I recently got an opportunity to see one of my twin daughters play basketball for her school team. Getting out to New Jersey on a Friday by 4pm is sometimes tough. The last time I didn’t time it correctly and I missed entire game due to traffic. I left 3 hours before this time to make sure that didn’t happen again.
A small point guard drove the ball with feverish energy. Her midnight ponytail swinging back and forth wildly. She was determined and scrappy and a great site to watch, but I wasn’t there to see her. The slender sixth grader on the bench with her hair pulled back into s simple bun was the person I came to see shoot, pass and dribble. I sat in a corner and quietly waited for the moment she got up and walked on court. Half way through the second quarter I saw her go to the table to remind the 8th grader keeping score to make the notation of her number being substituted in.
They ran their offensive plays and tried to dribble, pass and shoot in unison and cohesion. I didn’t care about anything remotely related to how else the team was doing. I just needed to see my daughter grab the ball extend her arms and hear a familiar swoosh. That’s all I wanted. The other team was taller than my daughter’s team and played with more familiarity but that didn’t matter; I just needed my swoosh. They passed her the ball and she was immediately double teamed. She passed. Steal. Not the swoosh I wanted to hear. I could see my daughter’s frustration push out of her face and then…….she was on the bench. The other girls has to get their own playing times. I continued from my small seat retracting from concerned father back to spectator.
“Come on move the ball!”, came a shout from my left. “Come you guys don’t let her shoot.” The voice held a tone of familiarity; it was a regular.
“Come on slow it down, play smart!” The voice was from the other father looking forward to that same slender sixth grader to move off the bench and sink a basket; my daughter’s stepfather. Seeing him was always slightly awkward but he and I made the best of it as two men could; we made it brief. He respected me and I didn’t want to kill him, which in my opinion was a very even exchange. I am lying. I never wanted to kill him, just have him know that if he ever hurt my daughter he should fear for his life. I think most father’s would agree with my rationale of thinking. However like I said we kept things brief and it worked. In this moment we were rooting for the same little girl in a school gym in New Jersey and there are worse scenarios to be thrust into. Then it happened: my daughter was about to make her second debut. I was beyond excited but I glanced over to gauge my enthusiasm again my counterpart. I was failing. He knew the players names, recognized the offense and holes in the defense they were running things I had no reference to. As a father it felt bad not to know something about my daughter’s life but worse to think someone else held that information.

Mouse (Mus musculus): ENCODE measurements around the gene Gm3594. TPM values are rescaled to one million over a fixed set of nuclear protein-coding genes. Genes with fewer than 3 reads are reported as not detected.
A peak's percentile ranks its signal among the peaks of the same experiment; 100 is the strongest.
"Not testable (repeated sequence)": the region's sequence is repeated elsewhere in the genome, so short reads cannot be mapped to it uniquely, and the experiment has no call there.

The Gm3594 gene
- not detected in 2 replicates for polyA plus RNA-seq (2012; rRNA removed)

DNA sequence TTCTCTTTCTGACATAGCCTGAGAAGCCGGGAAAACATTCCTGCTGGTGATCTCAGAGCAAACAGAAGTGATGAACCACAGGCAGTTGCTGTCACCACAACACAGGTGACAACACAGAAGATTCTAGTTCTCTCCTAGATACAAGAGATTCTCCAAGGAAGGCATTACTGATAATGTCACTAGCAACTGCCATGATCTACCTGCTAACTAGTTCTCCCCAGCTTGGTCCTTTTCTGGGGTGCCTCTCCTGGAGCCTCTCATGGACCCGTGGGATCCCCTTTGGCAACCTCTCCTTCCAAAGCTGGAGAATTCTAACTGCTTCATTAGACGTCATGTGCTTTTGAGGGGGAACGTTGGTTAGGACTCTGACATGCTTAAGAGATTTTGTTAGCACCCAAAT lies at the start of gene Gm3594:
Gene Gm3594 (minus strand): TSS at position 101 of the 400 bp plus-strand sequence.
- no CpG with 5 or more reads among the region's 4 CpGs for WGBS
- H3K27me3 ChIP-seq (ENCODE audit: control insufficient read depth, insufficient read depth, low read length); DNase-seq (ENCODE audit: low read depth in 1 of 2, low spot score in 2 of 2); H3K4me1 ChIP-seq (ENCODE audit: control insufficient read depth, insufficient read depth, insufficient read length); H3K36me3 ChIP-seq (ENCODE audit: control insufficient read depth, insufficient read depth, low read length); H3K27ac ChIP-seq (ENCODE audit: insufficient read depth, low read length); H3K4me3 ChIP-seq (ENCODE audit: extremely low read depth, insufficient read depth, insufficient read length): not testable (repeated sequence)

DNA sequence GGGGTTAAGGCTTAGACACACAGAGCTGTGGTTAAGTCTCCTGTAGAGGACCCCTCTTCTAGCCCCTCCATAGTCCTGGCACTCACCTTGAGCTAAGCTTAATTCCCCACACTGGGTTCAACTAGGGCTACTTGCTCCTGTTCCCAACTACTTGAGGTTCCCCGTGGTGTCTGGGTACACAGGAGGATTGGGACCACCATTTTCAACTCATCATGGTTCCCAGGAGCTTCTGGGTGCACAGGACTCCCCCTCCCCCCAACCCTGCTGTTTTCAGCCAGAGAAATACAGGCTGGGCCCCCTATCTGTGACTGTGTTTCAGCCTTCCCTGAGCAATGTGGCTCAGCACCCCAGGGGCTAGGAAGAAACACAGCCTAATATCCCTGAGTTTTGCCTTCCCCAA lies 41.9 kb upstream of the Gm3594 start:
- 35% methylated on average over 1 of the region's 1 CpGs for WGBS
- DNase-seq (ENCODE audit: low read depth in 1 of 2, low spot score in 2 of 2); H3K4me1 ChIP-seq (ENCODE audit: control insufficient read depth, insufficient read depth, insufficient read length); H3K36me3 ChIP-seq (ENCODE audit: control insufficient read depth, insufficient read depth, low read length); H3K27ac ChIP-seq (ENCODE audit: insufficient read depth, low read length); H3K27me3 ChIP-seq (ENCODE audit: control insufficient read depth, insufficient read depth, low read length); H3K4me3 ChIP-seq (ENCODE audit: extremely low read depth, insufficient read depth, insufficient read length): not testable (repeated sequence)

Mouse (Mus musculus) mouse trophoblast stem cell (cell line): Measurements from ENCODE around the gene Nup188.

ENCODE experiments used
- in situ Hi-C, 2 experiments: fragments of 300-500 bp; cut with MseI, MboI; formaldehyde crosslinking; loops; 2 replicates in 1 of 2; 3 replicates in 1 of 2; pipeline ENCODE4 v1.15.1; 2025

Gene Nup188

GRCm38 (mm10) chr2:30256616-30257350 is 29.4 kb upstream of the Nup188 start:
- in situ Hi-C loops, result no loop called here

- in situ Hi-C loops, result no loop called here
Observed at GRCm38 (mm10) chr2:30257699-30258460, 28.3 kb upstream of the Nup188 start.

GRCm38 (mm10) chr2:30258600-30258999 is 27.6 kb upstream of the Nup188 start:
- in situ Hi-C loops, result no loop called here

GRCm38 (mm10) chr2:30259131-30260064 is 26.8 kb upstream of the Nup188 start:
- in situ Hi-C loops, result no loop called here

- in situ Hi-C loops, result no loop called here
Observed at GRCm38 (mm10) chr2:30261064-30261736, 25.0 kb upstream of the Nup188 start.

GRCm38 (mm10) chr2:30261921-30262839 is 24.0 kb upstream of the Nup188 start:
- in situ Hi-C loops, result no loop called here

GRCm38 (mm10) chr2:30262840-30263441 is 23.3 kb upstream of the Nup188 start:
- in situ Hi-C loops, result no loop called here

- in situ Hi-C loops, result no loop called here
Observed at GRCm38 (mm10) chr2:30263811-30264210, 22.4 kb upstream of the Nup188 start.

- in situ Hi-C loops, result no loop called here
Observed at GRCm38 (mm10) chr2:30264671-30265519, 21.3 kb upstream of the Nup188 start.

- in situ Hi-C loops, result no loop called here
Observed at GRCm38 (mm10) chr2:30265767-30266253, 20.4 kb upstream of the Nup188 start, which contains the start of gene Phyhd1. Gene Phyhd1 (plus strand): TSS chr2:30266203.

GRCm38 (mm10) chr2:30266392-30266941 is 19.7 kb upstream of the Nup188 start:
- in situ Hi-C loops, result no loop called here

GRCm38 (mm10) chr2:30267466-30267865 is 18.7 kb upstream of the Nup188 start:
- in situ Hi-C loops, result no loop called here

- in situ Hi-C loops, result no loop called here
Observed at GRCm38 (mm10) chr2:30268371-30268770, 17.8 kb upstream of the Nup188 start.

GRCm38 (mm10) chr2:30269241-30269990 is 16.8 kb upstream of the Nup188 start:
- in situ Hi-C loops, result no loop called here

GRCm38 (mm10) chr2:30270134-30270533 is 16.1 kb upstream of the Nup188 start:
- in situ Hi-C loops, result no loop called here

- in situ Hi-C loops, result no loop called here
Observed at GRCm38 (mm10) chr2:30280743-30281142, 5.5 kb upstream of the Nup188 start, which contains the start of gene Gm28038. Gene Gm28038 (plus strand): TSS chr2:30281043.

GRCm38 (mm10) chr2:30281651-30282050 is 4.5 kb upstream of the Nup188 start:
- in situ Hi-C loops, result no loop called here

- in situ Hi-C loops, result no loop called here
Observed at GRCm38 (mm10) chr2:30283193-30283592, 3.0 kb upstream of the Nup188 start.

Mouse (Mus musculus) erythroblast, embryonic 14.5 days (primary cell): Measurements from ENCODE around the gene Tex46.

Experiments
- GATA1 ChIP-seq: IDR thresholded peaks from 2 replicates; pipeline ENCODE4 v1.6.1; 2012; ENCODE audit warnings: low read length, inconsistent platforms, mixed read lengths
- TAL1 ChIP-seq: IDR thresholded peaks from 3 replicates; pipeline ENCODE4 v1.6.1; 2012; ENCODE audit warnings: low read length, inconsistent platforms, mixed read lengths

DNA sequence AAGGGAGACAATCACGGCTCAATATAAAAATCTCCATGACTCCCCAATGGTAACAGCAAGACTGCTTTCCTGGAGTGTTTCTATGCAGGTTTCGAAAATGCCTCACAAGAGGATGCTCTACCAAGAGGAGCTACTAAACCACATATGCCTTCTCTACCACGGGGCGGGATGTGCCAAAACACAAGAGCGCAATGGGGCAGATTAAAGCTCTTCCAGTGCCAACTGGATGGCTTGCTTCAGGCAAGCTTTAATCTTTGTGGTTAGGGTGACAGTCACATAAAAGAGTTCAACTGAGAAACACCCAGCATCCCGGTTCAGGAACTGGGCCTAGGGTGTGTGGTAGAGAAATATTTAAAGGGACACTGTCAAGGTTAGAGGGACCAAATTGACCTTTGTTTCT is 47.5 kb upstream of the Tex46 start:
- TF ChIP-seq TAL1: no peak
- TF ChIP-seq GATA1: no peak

After the game I waited for my daughter to come out of the locker room, her stepfather stood there conversing with the coach. They spoke like this often it seemed like. I guess he could read my face feeling the bit of awkwardness that was hanging in the air and introduced me to my daughter’s coach (who was also the school science teacher). Coach didn’t miss a beat shaking my hand saying, “Oh great to meet you. She is a great little girl”.
I guess he had been in this situation before and realized I hadn’t. After the game I took my daughter and her twin sister to eat at the local mall. They got a kick out of telling me where to go and where to park; being my guides as we drove through New Jersey. I realized that this was part of their life I was alien to. As we walked and talked the fact gobbled up more of me. As a father I wanted to know everything about my daughters and their lives, but I didn’t. I advocate not comparing yourself to other people especially other parents because you diminish your own experience. I give that advice not to be virtuous but to be practical; it allows you to manage better. I promise.
-A Single Dad